A short ferry crossing later and a short drive to the site at Vats-Houll where the bird was seen tracked down to a ditch near the last house. It then went on to show pretty well over the next hour or so, though we kept a respectable distance as firstly given the very windy conditions we didn't want to cause the bird unwanted disturbance and secondly we didnt want to flush the bird as other birders would be arriving on the next ferry.

As a result this image here is the best I could get, it was realy difficult keeping the camera still in such windy conditions.

The only previous UK Yellow-breasted Bunting I have seen was way back on 1992 on the Farnes so a whopping 26 years ago.

There will be, and are, better images of this bird than mine but I'm satisfied with this streaky eastern bunting given the conditions.

Saturday, 15 September 2018

Stone Curlew - take two

So like buses Stone Curlew in SOG this year has put in another twitchable performance.

The bird that I found at Bowers marsh some weeks ago was the first in SOG for 20years, excluding flyovers heard at night, so was a bit of a surprise that we get another lingering bird, this time at Lower Raypits, Canewdon.

Almost the direct opposite of the Bowers bird this one required a long hike out from Lion Creek rather than the relatively short walk from the Bowers Marsh car park. From the hide the bird would show pretty close whereas the Bowers bird was always at the limits of camera range.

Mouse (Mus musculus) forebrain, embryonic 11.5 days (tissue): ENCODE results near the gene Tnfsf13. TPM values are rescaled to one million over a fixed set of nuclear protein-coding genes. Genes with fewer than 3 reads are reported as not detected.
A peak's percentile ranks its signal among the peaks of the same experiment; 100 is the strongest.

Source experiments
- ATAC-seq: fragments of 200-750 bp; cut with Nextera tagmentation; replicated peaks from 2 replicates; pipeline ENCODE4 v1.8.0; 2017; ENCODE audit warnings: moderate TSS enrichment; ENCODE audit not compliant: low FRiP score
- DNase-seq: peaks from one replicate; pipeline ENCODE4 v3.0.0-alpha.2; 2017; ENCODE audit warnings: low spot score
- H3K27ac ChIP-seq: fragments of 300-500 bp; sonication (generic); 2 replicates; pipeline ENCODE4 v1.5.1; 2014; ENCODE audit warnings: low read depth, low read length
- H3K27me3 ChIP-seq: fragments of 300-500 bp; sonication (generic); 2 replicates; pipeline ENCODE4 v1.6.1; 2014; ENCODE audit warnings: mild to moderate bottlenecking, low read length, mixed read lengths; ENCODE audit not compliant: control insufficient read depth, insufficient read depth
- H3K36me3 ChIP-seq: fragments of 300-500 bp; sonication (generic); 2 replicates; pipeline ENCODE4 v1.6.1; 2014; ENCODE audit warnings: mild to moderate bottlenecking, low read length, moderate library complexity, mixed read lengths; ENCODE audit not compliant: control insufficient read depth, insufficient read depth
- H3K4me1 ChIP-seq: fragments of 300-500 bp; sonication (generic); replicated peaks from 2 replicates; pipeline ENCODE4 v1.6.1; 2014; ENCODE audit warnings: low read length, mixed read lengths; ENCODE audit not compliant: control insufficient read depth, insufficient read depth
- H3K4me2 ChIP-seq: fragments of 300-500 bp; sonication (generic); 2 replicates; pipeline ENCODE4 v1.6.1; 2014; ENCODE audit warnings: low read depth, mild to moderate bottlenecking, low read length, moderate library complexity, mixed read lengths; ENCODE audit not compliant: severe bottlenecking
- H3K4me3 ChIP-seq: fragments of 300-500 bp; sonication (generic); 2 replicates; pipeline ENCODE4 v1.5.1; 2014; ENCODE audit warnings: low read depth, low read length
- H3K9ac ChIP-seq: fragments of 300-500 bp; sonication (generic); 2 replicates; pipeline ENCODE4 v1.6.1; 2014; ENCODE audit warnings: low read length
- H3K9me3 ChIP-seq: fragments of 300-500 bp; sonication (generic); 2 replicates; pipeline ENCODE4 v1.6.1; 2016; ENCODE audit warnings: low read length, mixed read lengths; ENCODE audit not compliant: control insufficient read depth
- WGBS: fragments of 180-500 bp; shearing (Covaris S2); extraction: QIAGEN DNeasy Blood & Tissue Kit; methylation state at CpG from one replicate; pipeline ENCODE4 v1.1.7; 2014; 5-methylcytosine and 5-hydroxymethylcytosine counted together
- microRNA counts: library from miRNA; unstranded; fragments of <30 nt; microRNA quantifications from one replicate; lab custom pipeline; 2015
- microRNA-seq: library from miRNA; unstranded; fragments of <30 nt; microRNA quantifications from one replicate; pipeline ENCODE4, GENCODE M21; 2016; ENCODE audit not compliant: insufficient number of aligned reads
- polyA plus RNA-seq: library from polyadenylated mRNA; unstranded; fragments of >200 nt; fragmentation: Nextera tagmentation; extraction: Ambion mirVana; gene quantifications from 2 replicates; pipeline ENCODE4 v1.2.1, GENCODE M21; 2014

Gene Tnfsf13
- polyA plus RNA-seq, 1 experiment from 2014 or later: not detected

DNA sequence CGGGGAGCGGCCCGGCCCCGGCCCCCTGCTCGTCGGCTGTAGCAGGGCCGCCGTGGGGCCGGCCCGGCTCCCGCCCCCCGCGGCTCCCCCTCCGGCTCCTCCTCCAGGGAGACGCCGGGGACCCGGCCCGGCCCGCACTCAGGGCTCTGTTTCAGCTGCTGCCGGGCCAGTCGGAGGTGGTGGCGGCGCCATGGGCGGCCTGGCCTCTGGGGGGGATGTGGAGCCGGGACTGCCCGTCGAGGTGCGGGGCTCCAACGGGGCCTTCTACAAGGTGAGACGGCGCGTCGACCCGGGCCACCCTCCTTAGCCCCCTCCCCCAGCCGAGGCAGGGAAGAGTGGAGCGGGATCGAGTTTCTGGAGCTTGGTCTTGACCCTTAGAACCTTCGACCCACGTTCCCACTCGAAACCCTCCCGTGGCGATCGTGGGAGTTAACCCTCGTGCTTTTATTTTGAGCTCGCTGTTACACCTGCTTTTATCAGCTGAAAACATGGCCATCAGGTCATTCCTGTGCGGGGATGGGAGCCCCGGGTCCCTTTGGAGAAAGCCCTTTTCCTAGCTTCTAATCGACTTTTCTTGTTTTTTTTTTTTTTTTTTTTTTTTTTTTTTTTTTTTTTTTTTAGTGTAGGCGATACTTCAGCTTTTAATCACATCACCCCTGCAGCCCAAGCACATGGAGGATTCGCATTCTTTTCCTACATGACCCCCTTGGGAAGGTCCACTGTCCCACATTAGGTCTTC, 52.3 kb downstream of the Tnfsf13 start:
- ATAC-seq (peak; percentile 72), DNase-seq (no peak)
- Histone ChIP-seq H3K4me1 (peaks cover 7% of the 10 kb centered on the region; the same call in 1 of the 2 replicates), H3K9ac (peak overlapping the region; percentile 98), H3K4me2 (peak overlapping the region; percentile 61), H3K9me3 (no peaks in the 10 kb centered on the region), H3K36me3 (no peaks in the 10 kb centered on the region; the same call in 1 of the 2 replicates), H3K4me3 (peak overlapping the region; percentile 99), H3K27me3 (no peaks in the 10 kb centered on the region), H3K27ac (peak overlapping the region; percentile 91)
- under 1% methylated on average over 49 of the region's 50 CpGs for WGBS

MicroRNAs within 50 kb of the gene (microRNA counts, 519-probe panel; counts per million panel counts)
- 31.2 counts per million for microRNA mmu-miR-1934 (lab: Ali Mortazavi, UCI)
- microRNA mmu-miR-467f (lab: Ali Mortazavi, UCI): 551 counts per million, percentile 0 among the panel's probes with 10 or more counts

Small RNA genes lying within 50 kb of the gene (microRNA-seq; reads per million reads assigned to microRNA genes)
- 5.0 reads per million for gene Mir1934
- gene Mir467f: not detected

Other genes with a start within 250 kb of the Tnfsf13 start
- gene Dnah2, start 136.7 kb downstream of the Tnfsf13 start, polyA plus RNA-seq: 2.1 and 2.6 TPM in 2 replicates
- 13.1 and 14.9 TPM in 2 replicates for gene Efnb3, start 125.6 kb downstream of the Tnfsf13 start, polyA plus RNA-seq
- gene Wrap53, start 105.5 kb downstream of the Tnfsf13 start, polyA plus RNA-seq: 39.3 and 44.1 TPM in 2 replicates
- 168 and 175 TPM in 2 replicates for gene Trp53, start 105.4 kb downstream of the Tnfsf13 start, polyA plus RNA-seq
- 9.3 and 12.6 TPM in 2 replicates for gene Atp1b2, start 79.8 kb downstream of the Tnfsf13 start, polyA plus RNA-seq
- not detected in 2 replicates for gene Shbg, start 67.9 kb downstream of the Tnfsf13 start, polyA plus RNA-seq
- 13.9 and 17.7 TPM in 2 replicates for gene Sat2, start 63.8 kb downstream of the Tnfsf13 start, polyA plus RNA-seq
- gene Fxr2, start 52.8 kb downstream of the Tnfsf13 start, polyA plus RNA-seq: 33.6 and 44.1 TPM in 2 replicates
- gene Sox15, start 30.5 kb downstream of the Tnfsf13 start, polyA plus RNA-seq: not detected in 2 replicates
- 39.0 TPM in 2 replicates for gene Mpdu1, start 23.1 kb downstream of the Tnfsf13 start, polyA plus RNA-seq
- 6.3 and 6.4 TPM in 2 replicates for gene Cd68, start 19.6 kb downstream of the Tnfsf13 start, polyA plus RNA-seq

Still it was worth the walk as it did show well once I located it, took me half an hour.

Could it actually be the same bird as that at Bowers or a different bird; logic would dictate it is a second bird.

Saturday, 11 August 2018

Bowers Marsh : August 2018 part 2

With the Stone Curlew at Bowers Marsh being the main attraction oother birds were inevatibly discovered and I was now bolstered by my find and wanted to get out and see the Great White Egret and Glossy Ibis.

I had some success in this endevour with the Great White Egret finally giving itself up to me on Great Pound pond on 11th August but I missed the ibis despite being on site.

The egret would come and go from Great Pound and resulted in my best views and photos of this species locally despite the heat haze that was quite severe at 11:15am.

Still it was a great bird.

During my visits several other species were seen with scattering of waders being present, Blackwits, Green and Common Sands, Ruffs etc but it was also good for raptors with Marsh Harrier,, Buzzard, Kestrel, Sparrowhawk and Hobby all being seen most visits.

The Hobby did a suprrb fly over on the 10th August in the evening, right above our heads, stunning bird:

Hopefully I will connect with the ibis at some point or perhaps something even better, Bowers Marsh is feeling like it should finally deliver on the rarity front.